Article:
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Police: Worker presumed dead after ground gives way at Florida mine

By the CNN Wire
Rescuers haven't been able to contact a miner since a collapse in a lime rock mine in Sumter County, Florida.
Rescuers haven't been able to contact a miner since a collapse in a lime rock mine in Sumter County, Florida.
  • NEW: Police haven't found a 35-year-old Florida man who fell into a lime pit
  • NEW: The ground collapsed underneath veteran blasting inspector, police say
  • Helicopter pilots and a dive team lowered into the pit haven't found him

(CNN) -- A 35-year-old Florida blasting inspector is presumed dead after the ground at a mine collapsed Thursday, sending him plummeting into a lime rock pit, police said.

Kenneth James Stephens Jr. was working as a supervising contractor at Austin Powder Company as it detonated ammonia nitrate at the Mid Coast Aggregates mine in Webster, Florida, Sumter County Sheriff's Office Lt. Bobby Caruthers said by e-mail.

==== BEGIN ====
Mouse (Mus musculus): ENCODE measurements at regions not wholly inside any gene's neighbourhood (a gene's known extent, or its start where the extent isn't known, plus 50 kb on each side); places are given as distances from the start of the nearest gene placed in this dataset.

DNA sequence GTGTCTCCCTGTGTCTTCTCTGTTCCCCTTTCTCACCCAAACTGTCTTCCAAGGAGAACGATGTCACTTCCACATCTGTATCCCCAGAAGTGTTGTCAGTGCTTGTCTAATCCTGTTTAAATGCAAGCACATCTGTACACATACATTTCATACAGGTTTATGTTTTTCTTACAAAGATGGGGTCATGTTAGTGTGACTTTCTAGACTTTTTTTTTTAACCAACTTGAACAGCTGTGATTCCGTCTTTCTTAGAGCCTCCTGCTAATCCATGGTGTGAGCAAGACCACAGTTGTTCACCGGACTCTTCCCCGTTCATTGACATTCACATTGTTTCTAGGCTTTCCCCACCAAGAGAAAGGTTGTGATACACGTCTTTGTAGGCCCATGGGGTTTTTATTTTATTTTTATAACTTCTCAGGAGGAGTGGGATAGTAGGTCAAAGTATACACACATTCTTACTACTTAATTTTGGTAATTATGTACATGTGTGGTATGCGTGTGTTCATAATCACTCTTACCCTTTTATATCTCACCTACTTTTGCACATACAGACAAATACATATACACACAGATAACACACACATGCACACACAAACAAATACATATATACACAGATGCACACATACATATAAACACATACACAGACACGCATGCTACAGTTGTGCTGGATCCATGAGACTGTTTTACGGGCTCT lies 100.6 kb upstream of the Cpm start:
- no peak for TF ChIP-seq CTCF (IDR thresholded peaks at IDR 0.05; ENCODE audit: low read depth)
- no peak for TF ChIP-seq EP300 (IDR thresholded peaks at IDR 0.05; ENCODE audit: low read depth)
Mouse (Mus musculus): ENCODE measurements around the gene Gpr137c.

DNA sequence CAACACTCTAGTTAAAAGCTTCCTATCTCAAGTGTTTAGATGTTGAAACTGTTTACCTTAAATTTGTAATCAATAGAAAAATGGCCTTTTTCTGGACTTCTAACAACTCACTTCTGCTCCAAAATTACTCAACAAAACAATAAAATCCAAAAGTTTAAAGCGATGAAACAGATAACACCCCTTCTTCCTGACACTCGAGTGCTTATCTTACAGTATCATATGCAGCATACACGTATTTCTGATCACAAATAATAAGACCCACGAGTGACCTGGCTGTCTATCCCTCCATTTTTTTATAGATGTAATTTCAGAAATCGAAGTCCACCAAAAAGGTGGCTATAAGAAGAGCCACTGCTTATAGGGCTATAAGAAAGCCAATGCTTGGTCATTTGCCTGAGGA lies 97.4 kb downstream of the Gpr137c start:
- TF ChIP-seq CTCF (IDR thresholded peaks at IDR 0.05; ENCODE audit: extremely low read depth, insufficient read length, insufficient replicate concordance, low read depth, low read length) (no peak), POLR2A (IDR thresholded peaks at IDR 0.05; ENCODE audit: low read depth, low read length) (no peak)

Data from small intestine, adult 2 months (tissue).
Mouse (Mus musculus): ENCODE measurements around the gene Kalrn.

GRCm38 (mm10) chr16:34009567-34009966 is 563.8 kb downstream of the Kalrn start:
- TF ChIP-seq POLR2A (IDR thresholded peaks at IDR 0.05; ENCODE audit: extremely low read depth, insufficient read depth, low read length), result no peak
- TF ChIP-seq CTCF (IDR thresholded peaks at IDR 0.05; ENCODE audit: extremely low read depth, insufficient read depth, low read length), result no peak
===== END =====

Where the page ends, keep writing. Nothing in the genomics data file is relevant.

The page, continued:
After the controlled explosion, the earth collapsed beneath Stephens when he was about 30 feet from the blast site. He fell into a water-filled pit about 100 yards across, Caruthers said.

Alerted shortly after noon, police arrived and initially saw no sign of the victim at the surface, nor did a police helicopter surveying the area from above. A crane lowered a pontoon, containing a dive team, into the pit to look for Stephens -- though, as of 6:30 p.m., his body had not been located.

Recovery personnel have begun the next step in their effort, building a berm, likely out of limestone, to seal off the area where Stephens fell from the rest of the pit. When that's complete, they will pump out the water in hopes of finding the victim's body.

Representatives from the Occupational and Safety Health Administration and the Mining Safety and Health Administration are on site, Caruthers said. He added that Austin Powder claims it has never had an accident like this since being founded in 1833, and that the sheriff's office has never responded to such an incident at this mine.

Stephens, a resident of Beverly Hills, Florida, had participated in more than 1,000 controlled blasts in his 11 years at the Austin Powder Company, said Caruthers.